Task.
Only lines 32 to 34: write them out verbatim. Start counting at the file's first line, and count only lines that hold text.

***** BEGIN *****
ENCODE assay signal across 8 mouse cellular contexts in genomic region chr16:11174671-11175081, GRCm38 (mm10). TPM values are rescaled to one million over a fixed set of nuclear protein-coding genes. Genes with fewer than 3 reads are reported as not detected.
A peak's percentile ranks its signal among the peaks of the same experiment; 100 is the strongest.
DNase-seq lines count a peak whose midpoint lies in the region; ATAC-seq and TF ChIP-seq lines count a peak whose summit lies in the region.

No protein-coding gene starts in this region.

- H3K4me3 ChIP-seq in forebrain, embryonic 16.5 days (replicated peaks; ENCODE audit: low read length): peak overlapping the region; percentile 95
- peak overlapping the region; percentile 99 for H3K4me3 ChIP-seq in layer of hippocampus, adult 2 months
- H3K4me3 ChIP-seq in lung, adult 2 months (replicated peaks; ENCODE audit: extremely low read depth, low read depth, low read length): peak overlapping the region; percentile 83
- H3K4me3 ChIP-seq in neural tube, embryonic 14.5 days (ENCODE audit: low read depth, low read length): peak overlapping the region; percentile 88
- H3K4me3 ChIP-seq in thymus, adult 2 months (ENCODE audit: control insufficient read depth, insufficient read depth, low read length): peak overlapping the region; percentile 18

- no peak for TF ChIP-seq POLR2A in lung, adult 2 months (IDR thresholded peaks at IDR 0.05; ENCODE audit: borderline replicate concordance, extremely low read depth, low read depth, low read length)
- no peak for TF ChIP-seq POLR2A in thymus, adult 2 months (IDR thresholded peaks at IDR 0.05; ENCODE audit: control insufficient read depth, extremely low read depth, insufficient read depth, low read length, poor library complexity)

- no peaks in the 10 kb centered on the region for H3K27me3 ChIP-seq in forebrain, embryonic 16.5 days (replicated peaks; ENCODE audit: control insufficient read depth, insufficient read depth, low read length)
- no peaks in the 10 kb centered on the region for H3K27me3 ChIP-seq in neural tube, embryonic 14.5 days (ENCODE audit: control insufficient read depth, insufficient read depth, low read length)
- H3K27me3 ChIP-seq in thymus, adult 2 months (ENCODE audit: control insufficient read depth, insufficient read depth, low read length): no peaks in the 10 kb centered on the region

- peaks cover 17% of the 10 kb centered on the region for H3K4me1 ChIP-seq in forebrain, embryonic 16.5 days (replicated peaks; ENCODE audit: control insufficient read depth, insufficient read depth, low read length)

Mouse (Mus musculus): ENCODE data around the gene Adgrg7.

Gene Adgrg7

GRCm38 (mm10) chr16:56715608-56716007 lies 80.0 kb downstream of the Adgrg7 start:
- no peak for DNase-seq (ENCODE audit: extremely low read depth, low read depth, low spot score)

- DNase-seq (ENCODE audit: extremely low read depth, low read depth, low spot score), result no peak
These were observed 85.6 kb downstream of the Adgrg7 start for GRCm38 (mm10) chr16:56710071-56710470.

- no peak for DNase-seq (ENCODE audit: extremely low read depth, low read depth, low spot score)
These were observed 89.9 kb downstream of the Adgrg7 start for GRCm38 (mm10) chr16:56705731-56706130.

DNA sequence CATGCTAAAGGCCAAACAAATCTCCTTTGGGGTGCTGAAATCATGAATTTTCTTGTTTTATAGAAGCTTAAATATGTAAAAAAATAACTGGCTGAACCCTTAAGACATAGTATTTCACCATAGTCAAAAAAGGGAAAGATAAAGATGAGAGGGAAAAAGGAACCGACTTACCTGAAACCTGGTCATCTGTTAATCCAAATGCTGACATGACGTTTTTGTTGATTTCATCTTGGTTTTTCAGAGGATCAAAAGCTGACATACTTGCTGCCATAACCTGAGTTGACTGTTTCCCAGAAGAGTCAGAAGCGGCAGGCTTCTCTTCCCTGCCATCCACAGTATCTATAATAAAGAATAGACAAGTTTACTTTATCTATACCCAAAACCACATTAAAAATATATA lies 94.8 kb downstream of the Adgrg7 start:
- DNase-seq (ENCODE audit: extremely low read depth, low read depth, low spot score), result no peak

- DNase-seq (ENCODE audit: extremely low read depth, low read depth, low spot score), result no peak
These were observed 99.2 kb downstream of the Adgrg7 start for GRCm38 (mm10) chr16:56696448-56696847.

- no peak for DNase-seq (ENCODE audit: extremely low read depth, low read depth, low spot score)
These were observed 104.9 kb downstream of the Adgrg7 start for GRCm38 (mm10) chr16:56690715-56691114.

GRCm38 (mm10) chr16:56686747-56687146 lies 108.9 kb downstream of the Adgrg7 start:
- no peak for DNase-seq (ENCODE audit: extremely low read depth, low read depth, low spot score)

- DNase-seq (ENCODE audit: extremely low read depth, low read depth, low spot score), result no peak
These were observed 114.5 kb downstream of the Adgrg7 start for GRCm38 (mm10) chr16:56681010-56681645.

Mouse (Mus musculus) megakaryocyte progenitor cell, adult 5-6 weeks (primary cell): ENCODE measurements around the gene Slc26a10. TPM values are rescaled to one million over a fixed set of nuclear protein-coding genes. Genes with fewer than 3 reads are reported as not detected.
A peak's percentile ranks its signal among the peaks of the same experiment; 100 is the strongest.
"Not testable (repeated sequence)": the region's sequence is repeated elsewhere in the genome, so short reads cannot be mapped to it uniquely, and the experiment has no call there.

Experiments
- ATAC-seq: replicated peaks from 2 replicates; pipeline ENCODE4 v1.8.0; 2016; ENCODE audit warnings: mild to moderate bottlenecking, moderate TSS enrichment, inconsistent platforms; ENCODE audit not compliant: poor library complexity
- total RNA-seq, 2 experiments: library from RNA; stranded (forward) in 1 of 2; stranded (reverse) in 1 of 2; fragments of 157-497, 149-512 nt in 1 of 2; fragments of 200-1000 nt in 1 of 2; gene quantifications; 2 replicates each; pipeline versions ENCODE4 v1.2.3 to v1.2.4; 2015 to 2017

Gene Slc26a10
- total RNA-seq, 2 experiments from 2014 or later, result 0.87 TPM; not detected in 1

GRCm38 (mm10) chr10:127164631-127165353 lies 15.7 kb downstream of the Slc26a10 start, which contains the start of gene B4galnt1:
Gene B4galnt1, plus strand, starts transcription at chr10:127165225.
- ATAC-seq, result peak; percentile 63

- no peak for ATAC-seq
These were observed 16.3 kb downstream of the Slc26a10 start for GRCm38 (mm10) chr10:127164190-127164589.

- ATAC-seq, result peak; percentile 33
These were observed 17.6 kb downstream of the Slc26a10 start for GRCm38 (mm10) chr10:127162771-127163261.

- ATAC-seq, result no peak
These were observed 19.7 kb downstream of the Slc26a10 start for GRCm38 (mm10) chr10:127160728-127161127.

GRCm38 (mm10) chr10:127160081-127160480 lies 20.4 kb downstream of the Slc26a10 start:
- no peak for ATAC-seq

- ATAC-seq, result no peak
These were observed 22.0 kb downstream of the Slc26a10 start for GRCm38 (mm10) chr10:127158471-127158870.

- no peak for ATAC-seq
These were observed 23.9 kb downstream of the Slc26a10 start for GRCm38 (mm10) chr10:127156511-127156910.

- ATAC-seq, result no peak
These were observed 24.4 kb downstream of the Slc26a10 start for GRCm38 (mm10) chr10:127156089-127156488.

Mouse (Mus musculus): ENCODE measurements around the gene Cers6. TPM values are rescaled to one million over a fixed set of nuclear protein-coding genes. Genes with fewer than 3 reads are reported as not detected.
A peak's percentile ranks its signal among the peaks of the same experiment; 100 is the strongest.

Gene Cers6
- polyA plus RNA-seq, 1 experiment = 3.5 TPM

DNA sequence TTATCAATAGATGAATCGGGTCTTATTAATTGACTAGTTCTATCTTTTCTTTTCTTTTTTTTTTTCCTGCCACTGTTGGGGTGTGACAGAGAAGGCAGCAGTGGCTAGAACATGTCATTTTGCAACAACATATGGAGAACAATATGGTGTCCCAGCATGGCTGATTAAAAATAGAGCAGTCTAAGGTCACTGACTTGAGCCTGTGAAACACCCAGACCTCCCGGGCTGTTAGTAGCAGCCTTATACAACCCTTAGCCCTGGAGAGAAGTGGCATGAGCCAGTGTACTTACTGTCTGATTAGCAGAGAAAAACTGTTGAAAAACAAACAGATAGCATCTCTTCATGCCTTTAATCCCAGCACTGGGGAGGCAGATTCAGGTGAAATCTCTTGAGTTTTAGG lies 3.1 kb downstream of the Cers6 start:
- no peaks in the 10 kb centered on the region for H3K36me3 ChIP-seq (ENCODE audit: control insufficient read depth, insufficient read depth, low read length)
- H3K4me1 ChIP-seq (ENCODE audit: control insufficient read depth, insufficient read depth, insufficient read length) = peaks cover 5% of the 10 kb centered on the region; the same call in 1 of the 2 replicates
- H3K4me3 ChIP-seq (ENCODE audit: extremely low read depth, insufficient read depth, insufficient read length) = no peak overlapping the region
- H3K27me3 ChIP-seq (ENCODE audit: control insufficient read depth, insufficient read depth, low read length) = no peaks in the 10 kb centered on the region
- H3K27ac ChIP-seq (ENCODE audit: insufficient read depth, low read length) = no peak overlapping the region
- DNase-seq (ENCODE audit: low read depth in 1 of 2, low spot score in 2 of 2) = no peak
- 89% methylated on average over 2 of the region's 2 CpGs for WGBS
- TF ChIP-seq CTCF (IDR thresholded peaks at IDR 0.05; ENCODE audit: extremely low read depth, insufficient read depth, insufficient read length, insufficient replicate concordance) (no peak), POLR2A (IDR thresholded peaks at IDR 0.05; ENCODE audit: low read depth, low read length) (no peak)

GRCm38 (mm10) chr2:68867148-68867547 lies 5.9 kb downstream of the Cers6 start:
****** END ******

- DNase-seq (ENCODE audit: extremely low read depth, low read depth, low spot score), result no peak
These were observed 114.5 kb downstream of the Adgrg7 start for GRCm38 (mm10) chr16:56681010-56681645.

Mouse (Mus musculus) megakaryocyte progenitor cell, adult 5-6 weeks (primary cell): ENCODE measurements around the gene Slc26a10. TPM values are rescaled to one million over a fixed set of nuclear protein-coding genes. Genes with fewer than 3 reads are reported as not detected.